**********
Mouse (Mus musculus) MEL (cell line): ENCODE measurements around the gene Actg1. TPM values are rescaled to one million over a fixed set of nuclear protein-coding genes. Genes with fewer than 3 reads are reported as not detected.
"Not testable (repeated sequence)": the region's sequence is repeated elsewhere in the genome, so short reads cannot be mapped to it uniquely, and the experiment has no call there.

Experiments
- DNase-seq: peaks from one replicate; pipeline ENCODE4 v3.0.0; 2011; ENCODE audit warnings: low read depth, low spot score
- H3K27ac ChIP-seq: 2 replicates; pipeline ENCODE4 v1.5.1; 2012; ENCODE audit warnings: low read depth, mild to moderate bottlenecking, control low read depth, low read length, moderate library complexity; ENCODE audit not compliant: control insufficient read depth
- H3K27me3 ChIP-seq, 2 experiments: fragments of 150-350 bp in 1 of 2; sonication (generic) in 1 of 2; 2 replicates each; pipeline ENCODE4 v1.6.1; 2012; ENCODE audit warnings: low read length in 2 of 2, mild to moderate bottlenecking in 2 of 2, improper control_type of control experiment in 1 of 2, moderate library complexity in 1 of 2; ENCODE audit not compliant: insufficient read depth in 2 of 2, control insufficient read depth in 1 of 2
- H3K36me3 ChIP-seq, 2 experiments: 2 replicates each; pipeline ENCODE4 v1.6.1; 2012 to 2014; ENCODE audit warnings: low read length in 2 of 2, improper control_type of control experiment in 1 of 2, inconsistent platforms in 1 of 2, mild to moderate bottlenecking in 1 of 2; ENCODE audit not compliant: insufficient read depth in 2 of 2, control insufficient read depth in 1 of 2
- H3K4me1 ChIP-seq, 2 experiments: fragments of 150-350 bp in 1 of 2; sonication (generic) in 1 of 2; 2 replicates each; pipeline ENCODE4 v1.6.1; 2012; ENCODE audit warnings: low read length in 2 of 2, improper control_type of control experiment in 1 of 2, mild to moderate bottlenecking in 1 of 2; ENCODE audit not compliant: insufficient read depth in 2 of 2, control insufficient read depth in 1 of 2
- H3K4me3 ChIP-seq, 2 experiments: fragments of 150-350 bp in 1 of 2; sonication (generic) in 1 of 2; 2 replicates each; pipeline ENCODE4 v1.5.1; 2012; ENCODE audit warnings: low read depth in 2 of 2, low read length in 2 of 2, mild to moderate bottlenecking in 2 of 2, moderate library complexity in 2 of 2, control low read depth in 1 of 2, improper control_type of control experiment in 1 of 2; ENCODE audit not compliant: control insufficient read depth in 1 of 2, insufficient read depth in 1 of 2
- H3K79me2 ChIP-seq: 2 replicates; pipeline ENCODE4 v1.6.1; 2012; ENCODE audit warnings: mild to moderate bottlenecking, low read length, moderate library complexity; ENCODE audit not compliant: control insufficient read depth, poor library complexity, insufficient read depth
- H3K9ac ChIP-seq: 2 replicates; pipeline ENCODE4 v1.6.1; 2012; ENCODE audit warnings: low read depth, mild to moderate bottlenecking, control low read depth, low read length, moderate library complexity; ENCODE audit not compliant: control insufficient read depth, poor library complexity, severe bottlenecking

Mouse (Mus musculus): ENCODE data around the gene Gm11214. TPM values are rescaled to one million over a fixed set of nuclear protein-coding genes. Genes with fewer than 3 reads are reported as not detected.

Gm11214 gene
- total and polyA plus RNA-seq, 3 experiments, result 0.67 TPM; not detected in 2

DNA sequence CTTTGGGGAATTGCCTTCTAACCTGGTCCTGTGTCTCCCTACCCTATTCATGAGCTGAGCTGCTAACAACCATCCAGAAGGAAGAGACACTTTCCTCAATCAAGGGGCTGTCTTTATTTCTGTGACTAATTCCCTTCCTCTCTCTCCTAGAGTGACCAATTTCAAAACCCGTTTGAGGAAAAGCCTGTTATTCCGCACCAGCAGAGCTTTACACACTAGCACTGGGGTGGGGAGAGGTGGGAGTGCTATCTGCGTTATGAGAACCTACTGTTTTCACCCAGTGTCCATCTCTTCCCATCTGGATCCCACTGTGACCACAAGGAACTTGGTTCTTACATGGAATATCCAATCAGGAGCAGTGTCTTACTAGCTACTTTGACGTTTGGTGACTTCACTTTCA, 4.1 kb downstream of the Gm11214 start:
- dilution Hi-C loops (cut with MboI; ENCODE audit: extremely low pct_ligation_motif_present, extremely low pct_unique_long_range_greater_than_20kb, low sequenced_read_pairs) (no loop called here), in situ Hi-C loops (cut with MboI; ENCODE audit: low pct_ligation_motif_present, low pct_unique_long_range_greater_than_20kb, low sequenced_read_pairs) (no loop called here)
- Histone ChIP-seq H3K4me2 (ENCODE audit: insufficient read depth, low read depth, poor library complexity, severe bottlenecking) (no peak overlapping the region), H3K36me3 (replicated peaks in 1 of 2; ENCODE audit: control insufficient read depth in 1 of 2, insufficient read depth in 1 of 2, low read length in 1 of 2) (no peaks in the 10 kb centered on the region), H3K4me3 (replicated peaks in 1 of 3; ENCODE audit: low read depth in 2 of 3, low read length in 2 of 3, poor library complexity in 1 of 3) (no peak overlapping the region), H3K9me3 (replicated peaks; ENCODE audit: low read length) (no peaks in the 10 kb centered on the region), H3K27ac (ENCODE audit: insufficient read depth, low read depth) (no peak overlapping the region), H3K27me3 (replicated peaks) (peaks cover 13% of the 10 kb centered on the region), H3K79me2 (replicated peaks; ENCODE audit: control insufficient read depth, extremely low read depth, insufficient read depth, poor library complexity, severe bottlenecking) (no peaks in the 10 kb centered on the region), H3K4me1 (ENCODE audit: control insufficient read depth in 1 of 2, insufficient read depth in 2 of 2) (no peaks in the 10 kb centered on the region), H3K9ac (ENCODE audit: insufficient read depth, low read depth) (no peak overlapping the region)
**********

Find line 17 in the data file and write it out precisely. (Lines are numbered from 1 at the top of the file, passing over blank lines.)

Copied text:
- Histone ChIP-seq H3K4me2 (ENCODE audit: insufficient read depth, low read depth, poor library complexity, severe bottlenecking) (no peak overlapping the region), H3K36me3 (replicated peaks in 1 of 2; ENCODE audit: control insufficient read depth in 1 of 2, insufficient read depth in 1 of 2, low read length in 1 of 2) (no peaks in the 10 kb centered on the region), H3K4me3 (replicated peaks in 1 of 3; ENCODE audit: low read depth in 2 of 3, low read length in 2 of 3, poor library complexity in 1 of 3) (no peak overlapping the region), H3K9me3 (replicated peaks; ENCODE audit: low read length) (no peaks in the 10 kb centered on the region), H3K27ac (ENCODE audit: insufficient read depth, low read depth) (no peak overlapping the region), H3K27me3 (replicated peaks) (peaks cover 13% of the 10 kb centered on the region), H3K79me2 (replicated peaks; ENCODE audit: control insufficient read depth, extremely low read depth, insufficient read depth, poor library complexity, severe bottlenecking) (no peaks in the 10 kb centered on the region), H3K4me1 (ENCODE audit: control insufficient read depth in 1 of 2, insufficient read depth in 2 of 2) (no peaks in the 10 kb centered on the region), H3K9ac (ENCODE audit: insufficient read depth, low read depth) (no peak overlapping the region)